Carey Baldwin Interview:
1) Your new title, ‘Stolen,” stars your characters: Caitlin Cassidy, forensic psychiatrist and Special Agent with the FBI Atticus Spenser. Can you give readers a little background on this pair? How they came to be in the first place?
I’d be happy to! Caity is a forensic psychiatrist who got started working with legal defense teams to make sure innocents weren’t railroaded for crimes they didn’t commit. Spense is an FBI profiler who’ll do anything to get a bad guy off the streets. That made for some prickly problems between the two, and fighting a massive, physical attraction to each other from opposite sides of the courtroom didn’t help. It wasn’t until the two were forced to work together on the Man in the Maze case (in JUDGMENT) that they realized they had one very important thing in common: They are both fearless seekers of the truth—no matter the consequence.
2) Can you give readers information on “Stolen” and what thrills they should expect?
The inspiration for STOLEN came from several real-life cases blended together. In some of those cases, there were major problems with evidence collection as well as media misinformation and public finger pointing based on unproven assumptions and wild conjecture. What really drove me to write the book was wondering what it would be like to be at the center of all that chaos. Hence, Laura Chaucer came to life in my mind—a young woman who truly doesn’t know whether or not she’s a murderer.
In addition to riding shotgun with Caity and Spense as they put the puzzle pieces together and solve an infamous cold case, readers will get to know Laura in depth. I hope they’ll enjoy the setting of the beautiful Rocky Mountains as well.
3) How do you keep the stories so fresh? Along those same lines, how far do you see this particular series going into the future?
First of all, thanks for the compliment! I do work hard to keep the stories fresh. I like to dig deeper into the characters with every book. That way the reader and I can continue to discover new dimensions to Caity and Spense with each installment. It’s hard to say how far the series will go, but I will tell you I’m under contract for the next book…it should be out in September.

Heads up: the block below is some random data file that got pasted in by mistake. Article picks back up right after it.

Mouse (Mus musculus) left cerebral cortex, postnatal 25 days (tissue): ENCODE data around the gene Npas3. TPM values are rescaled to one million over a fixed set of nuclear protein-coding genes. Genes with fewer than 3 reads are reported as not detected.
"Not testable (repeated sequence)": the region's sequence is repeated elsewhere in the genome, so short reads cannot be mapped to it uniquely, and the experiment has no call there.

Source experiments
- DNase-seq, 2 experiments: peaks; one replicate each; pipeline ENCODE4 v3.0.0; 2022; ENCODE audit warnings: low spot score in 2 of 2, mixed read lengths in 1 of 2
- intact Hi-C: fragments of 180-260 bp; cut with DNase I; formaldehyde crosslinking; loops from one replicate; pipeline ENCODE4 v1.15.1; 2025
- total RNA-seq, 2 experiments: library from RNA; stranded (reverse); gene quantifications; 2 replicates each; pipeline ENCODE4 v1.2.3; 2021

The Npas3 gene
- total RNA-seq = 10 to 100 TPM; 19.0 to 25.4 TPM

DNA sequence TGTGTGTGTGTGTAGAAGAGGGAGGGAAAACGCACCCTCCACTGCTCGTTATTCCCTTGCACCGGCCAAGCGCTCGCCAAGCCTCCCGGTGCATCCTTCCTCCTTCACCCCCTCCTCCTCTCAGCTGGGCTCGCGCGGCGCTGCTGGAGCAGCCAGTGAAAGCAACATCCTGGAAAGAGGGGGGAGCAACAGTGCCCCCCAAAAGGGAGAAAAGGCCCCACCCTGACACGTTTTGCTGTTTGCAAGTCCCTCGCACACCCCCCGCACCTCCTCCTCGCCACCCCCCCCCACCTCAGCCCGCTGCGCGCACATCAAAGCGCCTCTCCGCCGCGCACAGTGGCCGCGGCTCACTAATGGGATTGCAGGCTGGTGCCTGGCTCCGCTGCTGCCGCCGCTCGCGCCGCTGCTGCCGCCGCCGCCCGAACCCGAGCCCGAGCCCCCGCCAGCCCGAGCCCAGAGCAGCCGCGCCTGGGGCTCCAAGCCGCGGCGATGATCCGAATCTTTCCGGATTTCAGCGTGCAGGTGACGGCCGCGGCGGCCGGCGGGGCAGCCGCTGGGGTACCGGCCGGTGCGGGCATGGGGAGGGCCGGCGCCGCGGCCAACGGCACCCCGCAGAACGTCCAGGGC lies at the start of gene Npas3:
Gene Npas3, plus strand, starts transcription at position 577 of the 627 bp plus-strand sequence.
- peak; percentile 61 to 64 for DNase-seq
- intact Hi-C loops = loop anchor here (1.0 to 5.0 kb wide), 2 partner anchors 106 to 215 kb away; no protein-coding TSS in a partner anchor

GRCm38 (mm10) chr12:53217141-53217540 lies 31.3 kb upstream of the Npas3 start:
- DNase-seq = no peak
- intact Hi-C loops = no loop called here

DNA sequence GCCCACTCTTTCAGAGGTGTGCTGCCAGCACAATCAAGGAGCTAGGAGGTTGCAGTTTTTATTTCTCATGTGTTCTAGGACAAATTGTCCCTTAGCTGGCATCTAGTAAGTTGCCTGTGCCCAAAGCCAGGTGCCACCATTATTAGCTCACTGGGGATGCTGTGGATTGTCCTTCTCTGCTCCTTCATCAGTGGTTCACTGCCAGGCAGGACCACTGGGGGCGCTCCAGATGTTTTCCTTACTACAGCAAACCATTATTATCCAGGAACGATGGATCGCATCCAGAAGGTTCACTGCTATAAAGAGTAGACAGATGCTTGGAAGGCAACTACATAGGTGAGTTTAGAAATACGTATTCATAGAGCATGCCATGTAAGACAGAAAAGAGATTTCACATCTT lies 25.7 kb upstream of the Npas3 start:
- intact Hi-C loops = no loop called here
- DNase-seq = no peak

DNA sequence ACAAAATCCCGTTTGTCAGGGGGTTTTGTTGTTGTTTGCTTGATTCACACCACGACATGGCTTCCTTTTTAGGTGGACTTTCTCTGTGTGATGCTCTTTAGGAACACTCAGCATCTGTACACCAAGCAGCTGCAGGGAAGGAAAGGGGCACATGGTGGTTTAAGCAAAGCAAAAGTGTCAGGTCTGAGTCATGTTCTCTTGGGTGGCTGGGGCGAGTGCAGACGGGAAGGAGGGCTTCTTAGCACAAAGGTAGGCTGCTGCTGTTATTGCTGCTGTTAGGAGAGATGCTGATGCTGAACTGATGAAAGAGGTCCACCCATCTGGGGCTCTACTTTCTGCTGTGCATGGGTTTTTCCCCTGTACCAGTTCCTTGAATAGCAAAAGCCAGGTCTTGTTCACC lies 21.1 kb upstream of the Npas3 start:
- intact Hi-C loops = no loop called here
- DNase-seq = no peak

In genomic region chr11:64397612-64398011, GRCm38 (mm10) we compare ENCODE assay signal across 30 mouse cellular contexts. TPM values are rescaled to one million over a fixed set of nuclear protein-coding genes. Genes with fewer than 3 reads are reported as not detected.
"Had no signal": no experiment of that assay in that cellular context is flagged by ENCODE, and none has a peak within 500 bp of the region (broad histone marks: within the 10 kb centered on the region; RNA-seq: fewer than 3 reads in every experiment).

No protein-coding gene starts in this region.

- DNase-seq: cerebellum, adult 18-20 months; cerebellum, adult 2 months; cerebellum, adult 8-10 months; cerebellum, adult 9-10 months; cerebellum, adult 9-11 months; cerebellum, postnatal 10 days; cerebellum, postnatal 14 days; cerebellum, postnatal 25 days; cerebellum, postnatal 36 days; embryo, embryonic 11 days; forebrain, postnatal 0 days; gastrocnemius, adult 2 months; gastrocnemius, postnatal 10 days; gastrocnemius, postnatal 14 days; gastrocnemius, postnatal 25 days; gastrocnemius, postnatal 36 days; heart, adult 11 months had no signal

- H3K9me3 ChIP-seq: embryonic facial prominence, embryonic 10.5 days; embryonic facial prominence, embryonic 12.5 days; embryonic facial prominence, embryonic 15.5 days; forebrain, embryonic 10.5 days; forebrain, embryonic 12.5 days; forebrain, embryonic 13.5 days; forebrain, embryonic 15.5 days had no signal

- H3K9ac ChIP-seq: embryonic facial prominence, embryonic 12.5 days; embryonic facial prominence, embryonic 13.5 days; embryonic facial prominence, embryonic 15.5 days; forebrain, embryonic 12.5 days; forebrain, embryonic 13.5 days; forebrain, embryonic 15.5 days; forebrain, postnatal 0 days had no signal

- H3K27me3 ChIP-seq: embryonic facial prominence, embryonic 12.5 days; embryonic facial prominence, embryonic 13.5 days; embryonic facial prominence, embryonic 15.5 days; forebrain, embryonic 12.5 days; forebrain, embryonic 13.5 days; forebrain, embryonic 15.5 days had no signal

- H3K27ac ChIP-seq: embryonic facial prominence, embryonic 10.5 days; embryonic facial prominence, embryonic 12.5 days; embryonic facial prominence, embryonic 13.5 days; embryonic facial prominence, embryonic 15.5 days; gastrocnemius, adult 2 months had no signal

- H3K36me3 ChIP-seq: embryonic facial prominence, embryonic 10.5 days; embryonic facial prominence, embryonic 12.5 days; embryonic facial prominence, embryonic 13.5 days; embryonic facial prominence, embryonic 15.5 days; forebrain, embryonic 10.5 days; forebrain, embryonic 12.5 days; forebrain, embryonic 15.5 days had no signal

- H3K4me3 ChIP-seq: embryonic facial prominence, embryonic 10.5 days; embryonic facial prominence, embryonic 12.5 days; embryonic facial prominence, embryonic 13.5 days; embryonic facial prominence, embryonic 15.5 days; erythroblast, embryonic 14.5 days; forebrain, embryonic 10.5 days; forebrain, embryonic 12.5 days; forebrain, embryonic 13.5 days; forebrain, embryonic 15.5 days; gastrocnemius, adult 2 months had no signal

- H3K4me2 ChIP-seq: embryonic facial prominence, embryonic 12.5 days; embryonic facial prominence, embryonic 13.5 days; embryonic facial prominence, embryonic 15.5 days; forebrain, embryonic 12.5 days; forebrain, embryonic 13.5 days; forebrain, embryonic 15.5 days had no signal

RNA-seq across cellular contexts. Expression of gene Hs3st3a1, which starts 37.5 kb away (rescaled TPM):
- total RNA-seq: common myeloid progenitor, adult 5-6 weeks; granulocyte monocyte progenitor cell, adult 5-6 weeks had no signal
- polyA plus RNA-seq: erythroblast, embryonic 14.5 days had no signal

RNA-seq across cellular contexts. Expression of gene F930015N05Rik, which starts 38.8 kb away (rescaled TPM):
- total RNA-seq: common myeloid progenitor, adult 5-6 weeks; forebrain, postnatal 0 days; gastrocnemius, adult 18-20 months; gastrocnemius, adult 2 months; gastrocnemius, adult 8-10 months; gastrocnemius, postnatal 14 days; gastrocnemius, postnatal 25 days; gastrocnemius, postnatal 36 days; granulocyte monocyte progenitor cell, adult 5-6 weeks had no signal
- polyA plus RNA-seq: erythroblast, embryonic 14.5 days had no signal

4) Your life is full, to say the least (LOL) Being a full-time doctor, mother of two, AND an author of this high caliber, must be exhausting at times. How do you manage to get everything done? It would be interesting for readers (and the struggling author) to learn what a day in the life of Carey Baldwin entails.
Again, thanks for the compliment! As far as a day in the life, there’s theory, and then there’s reality. In theory, I get up at the crack of dawn every day. I write 1000 words, and then I head to the gym for an hour. Afterward, I charge off to the office and see patients until around 7pm. Then I come home and relax with my family. In reality, there are many days I don’t get my words in, and even more that I miss the gym. I try my best, but I’ve blown more than one deadline, despite my best efforts. The trick is not quitting. If I get behind, I still keep going. If you are a struggling author, do not quit. That’s worth repeating. Do not quit.
5) The wedding pics posted in the ‘FUN’ section of your author page are lovely. Can you tell us where the ceremony was held, and what the day was like? Will, perhaps, there be an upcoming wedding in one of your amazing books?
Funny you asked about an upcoming book wedding… I do love destination weddings. I’ll leave it at that.